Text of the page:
The story of Paraguayan boxing legend Feliciano Darío “El Indio de Oro” Azuaga is one of a man battling his way back from obscurity and overwhelming grief to reclaim his place on the world boxing stage – at the age of 43 and in a career plagued by misfortune that has already spanned 23 years.
Previously on ‘Video’
While artificial intelligence might not yet have reached the levels of self-awareness depicted in Blade Runner 2049, this video of a real-life project to mimic human consciousness reveals a robot already grappling with the big questions.
In April 2017, as the battle for control of Mosul raged between Isis soldiers and the Iraqi army, a team of rescuers pulled off an unlikely escape for two of the city’s animal residents.
There’s been much talk of robotisation of late, but if there’s one thing that surely can’t be simulated by machines it’s that most universal, emotion-laden and uniquely human pursuit: making music. Except when it can, as we found out in our investigation into automation for the current issue of DG, ‘The year of the robot’.
“I do not want to get arrested, but at the same time, this is worth standing and reporting on,” says a woman as she videos a line of law-enforcement officers in riot gear standing menacingly still a few metres away. “Police standing off with journalists? I’ve never seen anything like this before.”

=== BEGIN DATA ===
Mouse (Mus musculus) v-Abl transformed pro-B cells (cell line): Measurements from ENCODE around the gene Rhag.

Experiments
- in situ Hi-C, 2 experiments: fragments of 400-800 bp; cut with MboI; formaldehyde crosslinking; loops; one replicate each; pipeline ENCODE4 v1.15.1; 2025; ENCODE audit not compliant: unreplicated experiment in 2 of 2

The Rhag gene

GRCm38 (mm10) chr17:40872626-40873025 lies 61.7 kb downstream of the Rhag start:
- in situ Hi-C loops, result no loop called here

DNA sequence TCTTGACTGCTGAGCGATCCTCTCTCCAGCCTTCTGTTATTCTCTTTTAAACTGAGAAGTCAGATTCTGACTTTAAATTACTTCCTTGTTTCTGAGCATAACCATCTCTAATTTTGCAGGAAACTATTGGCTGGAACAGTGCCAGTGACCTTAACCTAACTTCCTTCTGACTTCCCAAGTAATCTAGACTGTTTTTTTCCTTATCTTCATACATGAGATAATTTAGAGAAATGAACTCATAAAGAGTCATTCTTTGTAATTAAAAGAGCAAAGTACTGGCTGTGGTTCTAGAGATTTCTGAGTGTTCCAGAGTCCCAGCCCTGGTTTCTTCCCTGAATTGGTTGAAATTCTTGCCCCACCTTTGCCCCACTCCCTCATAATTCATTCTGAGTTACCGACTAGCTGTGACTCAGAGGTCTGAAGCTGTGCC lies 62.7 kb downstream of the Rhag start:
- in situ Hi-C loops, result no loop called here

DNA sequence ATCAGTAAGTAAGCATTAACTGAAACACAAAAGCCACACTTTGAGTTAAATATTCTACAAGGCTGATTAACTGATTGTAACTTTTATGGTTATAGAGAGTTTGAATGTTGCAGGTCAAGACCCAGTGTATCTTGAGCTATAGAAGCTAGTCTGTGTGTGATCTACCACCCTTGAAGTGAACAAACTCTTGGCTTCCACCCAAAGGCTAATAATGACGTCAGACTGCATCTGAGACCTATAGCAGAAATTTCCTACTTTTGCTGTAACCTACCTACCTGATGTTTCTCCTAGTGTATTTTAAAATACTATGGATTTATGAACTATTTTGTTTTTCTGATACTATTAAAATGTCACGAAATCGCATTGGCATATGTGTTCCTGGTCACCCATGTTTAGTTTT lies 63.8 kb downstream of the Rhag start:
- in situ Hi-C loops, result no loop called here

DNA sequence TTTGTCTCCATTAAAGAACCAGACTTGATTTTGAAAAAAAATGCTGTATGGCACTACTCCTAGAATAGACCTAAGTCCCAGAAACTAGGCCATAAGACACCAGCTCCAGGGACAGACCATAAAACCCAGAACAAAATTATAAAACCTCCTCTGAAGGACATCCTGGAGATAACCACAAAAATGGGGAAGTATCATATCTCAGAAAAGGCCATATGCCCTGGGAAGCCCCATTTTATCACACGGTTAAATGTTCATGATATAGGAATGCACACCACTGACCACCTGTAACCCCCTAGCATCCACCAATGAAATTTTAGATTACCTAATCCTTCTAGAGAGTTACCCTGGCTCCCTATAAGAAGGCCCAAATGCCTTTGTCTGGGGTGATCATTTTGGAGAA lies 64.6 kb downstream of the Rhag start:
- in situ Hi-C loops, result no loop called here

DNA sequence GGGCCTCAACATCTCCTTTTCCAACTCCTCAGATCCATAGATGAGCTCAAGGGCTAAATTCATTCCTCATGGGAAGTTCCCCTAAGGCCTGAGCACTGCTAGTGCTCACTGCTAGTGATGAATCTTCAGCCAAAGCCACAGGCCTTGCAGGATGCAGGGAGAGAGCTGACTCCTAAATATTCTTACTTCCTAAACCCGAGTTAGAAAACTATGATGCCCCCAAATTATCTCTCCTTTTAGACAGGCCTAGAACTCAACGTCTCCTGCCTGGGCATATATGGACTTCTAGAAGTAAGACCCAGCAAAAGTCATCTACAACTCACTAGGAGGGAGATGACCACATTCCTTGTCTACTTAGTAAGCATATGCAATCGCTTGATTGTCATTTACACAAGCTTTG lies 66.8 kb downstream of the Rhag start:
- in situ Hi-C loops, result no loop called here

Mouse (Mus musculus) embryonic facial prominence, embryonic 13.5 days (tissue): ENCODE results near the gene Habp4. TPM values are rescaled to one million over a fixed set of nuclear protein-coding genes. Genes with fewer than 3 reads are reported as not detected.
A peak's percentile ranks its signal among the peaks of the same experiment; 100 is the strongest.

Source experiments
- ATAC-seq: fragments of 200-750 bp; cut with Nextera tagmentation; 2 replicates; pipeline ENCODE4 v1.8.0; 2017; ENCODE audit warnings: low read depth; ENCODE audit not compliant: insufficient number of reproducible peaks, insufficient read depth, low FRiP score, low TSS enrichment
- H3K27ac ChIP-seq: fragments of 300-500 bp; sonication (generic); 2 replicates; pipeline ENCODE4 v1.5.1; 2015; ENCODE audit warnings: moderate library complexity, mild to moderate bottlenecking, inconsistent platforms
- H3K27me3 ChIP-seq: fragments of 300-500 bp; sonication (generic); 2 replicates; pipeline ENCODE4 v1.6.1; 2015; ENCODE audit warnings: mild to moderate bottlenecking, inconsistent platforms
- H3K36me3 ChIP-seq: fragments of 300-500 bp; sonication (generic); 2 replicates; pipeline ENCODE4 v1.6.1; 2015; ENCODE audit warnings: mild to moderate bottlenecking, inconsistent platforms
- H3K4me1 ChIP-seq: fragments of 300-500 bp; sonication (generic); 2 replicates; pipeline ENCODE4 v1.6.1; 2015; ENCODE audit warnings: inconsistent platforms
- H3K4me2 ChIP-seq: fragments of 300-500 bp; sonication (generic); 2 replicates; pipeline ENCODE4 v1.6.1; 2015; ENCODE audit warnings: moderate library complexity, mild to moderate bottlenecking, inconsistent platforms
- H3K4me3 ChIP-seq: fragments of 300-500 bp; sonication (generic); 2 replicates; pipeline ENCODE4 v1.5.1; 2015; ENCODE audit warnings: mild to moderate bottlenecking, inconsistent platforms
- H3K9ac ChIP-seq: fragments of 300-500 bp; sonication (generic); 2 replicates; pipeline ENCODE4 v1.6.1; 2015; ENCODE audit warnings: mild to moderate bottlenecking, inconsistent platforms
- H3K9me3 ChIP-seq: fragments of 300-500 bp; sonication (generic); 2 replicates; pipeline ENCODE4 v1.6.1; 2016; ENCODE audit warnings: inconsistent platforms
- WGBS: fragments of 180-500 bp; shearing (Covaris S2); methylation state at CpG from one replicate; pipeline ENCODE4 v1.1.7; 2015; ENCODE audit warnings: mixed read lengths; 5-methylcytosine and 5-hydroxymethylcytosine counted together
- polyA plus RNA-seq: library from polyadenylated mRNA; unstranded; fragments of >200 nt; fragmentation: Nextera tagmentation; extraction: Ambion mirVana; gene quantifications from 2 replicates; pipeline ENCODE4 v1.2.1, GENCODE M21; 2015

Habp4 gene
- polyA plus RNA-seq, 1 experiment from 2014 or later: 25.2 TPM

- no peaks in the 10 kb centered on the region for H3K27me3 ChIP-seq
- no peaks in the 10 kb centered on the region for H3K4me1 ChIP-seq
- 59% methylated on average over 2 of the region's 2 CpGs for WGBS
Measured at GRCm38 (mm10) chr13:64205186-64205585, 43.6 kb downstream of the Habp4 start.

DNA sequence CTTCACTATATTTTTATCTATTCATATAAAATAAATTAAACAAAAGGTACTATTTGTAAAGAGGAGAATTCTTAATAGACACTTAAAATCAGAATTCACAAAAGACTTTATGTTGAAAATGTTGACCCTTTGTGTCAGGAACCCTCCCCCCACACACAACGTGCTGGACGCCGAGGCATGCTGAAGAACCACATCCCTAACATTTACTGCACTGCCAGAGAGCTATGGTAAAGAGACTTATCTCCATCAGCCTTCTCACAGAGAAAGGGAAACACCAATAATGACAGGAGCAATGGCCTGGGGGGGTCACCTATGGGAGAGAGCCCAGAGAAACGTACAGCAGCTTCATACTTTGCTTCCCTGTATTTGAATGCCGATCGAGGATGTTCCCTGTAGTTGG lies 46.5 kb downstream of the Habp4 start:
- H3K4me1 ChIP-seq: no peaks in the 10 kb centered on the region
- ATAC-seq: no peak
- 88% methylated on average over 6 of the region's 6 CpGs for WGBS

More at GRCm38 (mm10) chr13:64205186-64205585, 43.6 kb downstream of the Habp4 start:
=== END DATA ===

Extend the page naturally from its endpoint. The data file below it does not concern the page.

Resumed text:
In ‘Anatomy of an Exodus’, published in DG #18, James Montague and Mitra Nazar tell the story of how up to 100,000 Kosovars escaped their country in late 2014 and early 2015. Travelling from the capital Pristina to the forests of northern Serbia, and from the Hungarian border back to rural Kosovo, Montague and Nazar follow streams of migrants hoping to reach the European Union in search of a better life.
By the time Juan Carlos abdicated from the throne in June, much of the Spanish population had fallen out of love with their king of 39 years. But before a string of royal scandals had made his approval ratings plunge, the monarch had been hugely popular.
In our upcoming issue, we tell the story of the attempted coup that put Juan Carlos firmly in his throne in 1981 – and the conspiracy theories that still surround it. Remarkably, the putsch was captured by a TV crew which happened to be present in the Spanish parliament at the time. Watch the attempted coup d’état unfold here; read all about what happened in issue #15 of Delayed Gratification, out in a few days. The video is in Spanish only, but the images speak for themselves.
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